Get organized

Modern sleeper cabs such as Western Star’s Stratosphere bring owners a measure of ready-made order, thanks to meticulous design by truck engineers.

Those whose sleeper cab functions as bedroom, office and work station often are low on space and high on the need to get organized. Though truck designers have worked wonders in utilizing every floor-to-ceiling nook, it’s still up to the owner to keep everything from receipts to dirty underwear in proper order. It’s a challenge that can be mastered with innovation and, for some, the right commercial product.

wonders in utilizing every floor-to-ceiling nook, it’s still up to the owner to keep everything from receipts to dirty clothes in proper order. This can be mastered with self-discipline, innovation and, for some, the right commercial product.

Staying organized can yield less stress and more time and money, says Barry Izsak, president of the National Association of Professional Organizers. Consider: Every minute you burn looking for truck maintenance records amid a pile of shipping orders and magazines could be spent running miles.

The basic principle of organization is having a “home” for every item you own and consistently storing it in that place once you finish using it, Izsak says.

“When you don’t select a place for everything to live, then clutter happens,” he says. “That’s chaos, and then you get into the situation where you can’t find the things you need.”

Izsak also suggests packing your sleeper as lightly as possible. “Keep it to the essentials – less is more,” he says. For example, buying paper towels in bulk is smart, but storing every roll in the truck at once wastes space.

Jeff Forester of Pennington Gap, Va., a self-declared “neat freak,” practices what Izsak preaches. He keeps all of his belongings in exact locations in his 2005 Volvo 670 with a 67-in. sleeper. Hauling produce and frozen foods for Morristown Drivers Service of Morristown, Tenn., he says if he’s not precisely organized, he’s losing efficiency.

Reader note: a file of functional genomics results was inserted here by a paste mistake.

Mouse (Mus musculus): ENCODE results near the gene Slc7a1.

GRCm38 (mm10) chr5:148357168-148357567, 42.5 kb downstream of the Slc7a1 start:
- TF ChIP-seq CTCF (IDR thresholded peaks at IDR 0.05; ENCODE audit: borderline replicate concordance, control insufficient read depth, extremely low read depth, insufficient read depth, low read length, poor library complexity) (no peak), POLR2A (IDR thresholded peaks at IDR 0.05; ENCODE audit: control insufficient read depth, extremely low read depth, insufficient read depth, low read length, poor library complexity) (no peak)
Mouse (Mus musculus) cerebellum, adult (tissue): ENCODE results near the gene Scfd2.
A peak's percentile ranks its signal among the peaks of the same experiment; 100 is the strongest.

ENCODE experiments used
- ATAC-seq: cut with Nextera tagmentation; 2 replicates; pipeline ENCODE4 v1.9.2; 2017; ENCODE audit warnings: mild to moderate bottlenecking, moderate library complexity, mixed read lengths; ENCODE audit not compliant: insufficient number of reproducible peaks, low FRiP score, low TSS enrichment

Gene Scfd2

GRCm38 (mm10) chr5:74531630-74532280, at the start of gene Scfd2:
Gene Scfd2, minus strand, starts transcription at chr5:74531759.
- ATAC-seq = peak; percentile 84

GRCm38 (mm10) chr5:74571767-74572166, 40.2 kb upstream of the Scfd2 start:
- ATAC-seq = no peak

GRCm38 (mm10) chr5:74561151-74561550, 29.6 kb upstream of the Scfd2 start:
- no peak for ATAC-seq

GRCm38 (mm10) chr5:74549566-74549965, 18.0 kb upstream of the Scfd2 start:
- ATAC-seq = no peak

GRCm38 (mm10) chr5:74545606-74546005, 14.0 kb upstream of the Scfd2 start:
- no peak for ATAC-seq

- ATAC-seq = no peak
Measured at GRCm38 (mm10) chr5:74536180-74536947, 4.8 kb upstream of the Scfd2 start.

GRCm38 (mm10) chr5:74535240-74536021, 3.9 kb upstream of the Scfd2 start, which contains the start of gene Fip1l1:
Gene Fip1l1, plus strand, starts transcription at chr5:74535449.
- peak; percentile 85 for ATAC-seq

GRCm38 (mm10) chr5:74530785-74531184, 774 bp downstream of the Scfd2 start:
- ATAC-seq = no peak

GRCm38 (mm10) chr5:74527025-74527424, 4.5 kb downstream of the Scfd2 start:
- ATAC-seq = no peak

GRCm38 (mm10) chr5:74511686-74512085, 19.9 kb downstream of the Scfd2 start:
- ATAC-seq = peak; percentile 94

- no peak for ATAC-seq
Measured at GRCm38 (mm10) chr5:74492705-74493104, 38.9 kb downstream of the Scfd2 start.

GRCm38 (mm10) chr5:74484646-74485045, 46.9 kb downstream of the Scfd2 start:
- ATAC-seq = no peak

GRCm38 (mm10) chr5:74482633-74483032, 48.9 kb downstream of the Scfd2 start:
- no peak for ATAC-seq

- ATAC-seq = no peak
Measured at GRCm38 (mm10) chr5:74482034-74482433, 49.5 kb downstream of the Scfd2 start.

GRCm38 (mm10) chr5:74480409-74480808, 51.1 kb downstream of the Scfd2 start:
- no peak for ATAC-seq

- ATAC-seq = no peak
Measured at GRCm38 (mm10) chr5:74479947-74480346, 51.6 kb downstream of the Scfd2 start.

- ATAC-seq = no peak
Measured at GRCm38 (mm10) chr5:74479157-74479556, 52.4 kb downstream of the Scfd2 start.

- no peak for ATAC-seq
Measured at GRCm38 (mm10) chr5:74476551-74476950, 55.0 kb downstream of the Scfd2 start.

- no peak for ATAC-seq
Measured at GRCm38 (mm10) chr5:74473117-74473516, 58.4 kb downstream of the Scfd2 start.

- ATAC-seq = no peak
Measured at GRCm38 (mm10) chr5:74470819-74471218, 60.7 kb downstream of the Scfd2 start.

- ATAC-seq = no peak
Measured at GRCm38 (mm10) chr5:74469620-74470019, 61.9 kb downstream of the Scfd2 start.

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Paperwork, log books and the like are kept in compartments over the driver’s seat. For items such as maps, batteries and magazines, Forester purchased a pocket organizer that hangs on the passenger seat. He uses a crate purchased from Wal-Mart to store cleaners and a bottle of Germ-X. “It goes along with being a neat freak,” he adds.

Glenn Wolf of Brainerd, Minn., is not allowed to alter cab surfaces of the 2006 Freightliner Columbia he drives for Transport America, based in Eagan, Minn. But that didn’t stop him from making a custom desk from collected parts.

“The computer is held to the desk by small bungees and the desk is attached to the passenger seat by large bungees,” he says.

Wolf sorts items based on how they are used. In the driver’s side pocket, he keeps truck manuals and permits, state license information and insurance papers. In the passenger side door, he keeps beverages, his tool bag and his computer bag.

In a plastic hanging-file box on the floor next to the gearshift Wolf stores two clipboards for logs and trip paperwork, an atlas, truck stop guides, hanging folders for blank forms and radio station guides.